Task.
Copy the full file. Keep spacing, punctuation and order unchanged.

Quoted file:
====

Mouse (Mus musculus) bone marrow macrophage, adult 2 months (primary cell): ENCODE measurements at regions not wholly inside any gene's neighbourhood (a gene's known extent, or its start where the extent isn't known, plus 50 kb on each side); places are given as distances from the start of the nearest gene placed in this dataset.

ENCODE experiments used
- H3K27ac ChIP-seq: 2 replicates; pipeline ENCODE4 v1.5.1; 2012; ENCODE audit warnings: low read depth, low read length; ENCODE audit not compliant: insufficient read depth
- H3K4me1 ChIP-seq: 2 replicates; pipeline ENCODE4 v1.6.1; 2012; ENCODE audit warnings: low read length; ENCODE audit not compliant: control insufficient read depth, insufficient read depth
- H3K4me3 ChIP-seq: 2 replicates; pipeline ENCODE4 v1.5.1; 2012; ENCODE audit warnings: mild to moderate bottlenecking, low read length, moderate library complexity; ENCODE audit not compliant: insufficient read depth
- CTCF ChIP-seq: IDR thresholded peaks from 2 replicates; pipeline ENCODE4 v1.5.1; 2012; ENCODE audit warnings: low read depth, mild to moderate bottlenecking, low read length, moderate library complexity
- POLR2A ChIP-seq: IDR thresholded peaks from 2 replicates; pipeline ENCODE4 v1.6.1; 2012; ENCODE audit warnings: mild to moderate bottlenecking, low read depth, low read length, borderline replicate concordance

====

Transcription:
Mouse (Mus musculus) bone marrow macrophage, adult 2 months (primary cell): ENCODE measurements at regions not wholly inside any gene's neighbourhood (a gene's known extent, or its start where the extent isn't known, plus 50 kb on each side); places are given as distances from the start of the nearest gene placed in this dataset.

ENCODE experiments used
- H3K27ac ChIP-seq: 2 replicates; pipeline ENCODE4 v1.5.1; 2012; ENCODE audit warnings: low read depth, low read length; ENCODE audit not compliant: insufficient read depth
- H3K4me1 ChIP-seq: 2 replicates; pipeline ENCODE4 v1.6.1; 2012; ENCODE audit warnings: low read length; ENCODE audit not compliant: control insufficient read depth, insufficient read depth
- H3K4me3 ChIP-seq: 2 replicates; pipeline ENCODE4 v1.5.1; 2012; ENCODE audit warnings: mild to moderate bottlenecking, low read length, moderate library complexity; ENCODE audit not compliant: insufficient read depth
- CTCF ChIP-seq: IDR thresholded peaks from 2 replicates; pipeline ENCODE4 v1.5.1; 2012; ENCODE audit warnings: low read depth, mild to moderate bottlenecking, low read length, moderate library complexity
- POLR2A ChIP-seq: IDR thresholded peaks from 2 replicates; pipeline ENCODE4 v1.6.1; 2012; ENCODE audit warnings: mild to moderate bottlenecking, low read depth, low read length, borderline replicate concordance